Rare and Deadly Diseases: Hemorrhagic Fevers
His eyes are the color of rubies, and his face is an expressionless mass of bruises. The red spots, which a few days before had started out as starlike speckles, have expanded and merged into huge, spontaneous purple shadows: His whole head is turning black-and-blue. The muscles of his face droop. The connective tissue in his face is dissolving, and his face appears to hang from the underlying bone, as if the face is detaching itself from the skull. He opens his mouth and gasps into the bag, and the vomiting goes on endlessly. It will not stop, and he keeps bringing up liquid, long after his stomach should have been empty ?.
So goes Richard Preston's description of an Ebola sufferer in his account of the Ebola outbreaks in Zaire, The Hot Zone. Ebola is a hemorrhagic disease or fever, meaning it is characterized by bleeding. Other hemorrhagic diseases include Marburg and hantavirus (discussed later in this section).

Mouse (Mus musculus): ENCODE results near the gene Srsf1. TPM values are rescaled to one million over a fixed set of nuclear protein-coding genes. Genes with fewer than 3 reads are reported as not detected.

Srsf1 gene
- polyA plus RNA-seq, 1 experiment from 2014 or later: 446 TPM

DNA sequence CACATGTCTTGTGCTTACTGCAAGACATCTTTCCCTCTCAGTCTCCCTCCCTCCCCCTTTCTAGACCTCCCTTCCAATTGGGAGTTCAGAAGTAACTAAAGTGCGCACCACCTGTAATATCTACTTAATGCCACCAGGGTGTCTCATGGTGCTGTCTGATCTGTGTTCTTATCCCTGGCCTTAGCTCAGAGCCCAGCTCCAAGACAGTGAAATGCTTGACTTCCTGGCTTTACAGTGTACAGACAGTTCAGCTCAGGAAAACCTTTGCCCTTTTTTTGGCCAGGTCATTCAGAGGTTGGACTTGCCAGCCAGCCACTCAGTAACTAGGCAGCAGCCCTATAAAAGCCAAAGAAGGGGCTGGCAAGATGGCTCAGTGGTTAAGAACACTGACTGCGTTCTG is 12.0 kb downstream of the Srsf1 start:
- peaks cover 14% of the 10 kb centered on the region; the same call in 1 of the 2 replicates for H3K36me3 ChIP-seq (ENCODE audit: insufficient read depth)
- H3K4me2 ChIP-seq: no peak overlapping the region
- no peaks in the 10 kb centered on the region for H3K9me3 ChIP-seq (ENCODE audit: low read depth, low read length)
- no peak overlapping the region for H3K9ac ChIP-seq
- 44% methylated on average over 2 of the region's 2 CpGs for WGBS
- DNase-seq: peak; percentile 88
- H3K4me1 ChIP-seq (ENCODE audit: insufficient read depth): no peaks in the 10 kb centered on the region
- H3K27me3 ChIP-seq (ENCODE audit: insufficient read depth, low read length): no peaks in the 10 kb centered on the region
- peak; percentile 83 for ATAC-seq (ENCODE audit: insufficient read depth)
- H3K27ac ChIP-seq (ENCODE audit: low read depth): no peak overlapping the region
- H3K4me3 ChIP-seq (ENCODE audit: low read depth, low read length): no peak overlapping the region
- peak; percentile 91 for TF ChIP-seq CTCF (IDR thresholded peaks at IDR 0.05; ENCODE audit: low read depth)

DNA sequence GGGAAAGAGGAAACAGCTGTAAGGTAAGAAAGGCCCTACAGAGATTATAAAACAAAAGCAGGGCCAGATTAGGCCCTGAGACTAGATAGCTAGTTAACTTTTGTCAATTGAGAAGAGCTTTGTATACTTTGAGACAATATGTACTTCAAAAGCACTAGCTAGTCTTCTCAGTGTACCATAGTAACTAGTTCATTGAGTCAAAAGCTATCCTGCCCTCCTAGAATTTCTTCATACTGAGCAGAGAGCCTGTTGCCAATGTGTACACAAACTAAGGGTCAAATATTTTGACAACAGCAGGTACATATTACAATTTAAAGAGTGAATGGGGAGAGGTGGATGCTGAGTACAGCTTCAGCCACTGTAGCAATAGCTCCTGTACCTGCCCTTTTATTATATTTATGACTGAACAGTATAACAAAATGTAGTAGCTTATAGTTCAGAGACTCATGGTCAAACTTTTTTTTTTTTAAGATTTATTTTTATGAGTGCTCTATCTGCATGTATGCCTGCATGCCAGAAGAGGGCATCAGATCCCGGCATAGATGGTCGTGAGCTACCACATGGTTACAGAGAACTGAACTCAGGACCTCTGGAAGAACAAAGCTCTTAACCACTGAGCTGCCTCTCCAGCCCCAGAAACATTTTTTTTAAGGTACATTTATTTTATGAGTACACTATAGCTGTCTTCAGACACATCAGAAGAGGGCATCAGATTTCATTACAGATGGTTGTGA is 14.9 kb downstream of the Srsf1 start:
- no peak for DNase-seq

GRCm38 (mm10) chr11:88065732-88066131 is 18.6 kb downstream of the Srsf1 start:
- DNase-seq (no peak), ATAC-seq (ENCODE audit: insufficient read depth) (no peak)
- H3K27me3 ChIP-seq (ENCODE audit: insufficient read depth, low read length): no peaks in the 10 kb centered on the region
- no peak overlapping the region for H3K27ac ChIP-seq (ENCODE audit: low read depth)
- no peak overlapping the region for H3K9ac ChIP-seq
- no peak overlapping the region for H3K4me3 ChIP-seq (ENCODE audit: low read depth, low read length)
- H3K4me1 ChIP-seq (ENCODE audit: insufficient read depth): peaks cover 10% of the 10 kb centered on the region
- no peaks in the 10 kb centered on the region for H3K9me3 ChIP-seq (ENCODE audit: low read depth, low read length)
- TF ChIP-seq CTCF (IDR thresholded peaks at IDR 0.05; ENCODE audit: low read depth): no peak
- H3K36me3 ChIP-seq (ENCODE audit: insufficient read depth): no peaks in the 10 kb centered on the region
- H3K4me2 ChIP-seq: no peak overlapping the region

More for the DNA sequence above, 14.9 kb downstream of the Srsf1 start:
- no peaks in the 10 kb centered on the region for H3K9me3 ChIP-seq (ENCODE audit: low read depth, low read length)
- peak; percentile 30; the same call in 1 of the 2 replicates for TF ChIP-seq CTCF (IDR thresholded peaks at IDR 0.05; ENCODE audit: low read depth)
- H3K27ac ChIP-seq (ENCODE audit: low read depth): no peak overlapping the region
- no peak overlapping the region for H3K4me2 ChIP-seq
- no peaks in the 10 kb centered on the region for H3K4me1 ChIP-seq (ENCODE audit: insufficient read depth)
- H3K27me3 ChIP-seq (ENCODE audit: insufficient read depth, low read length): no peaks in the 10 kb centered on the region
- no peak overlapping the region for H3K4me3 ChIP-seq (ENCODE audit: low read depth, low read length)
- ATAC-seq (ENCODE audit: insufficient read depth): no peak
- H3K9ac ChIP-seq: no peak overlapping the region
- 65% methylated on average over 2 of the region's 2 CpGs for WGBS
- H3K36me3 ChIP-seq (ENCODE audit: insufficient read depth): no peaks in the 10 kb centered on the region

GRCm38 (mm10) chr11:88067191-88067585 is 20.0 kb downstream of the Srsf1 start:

A hemorrhagic fever is one characterized by severe bleeding, often from the mouth, stomach, and digestive tract. The term comes from the Greek Haima meaning blood and rhegnynai meaning to burst forth.
These diseases are very contagious and are passed through contact with the blood or body fluids of someone who is infected, or by touching a contaminated surface. Fortunately, neither Ebola nor Marburg have been seen in the United States yet.
Excerpted from The Complete Idiot's Guide to Dangerous Diseases and Epidemics 2002 by David Perlin, Ph.D., and Ann Cohen. All rights reserved including the right of reproduction in whole or in part in any form. Used by arrangement with Alpha Books, a member of Penguin Group (USA) Inc.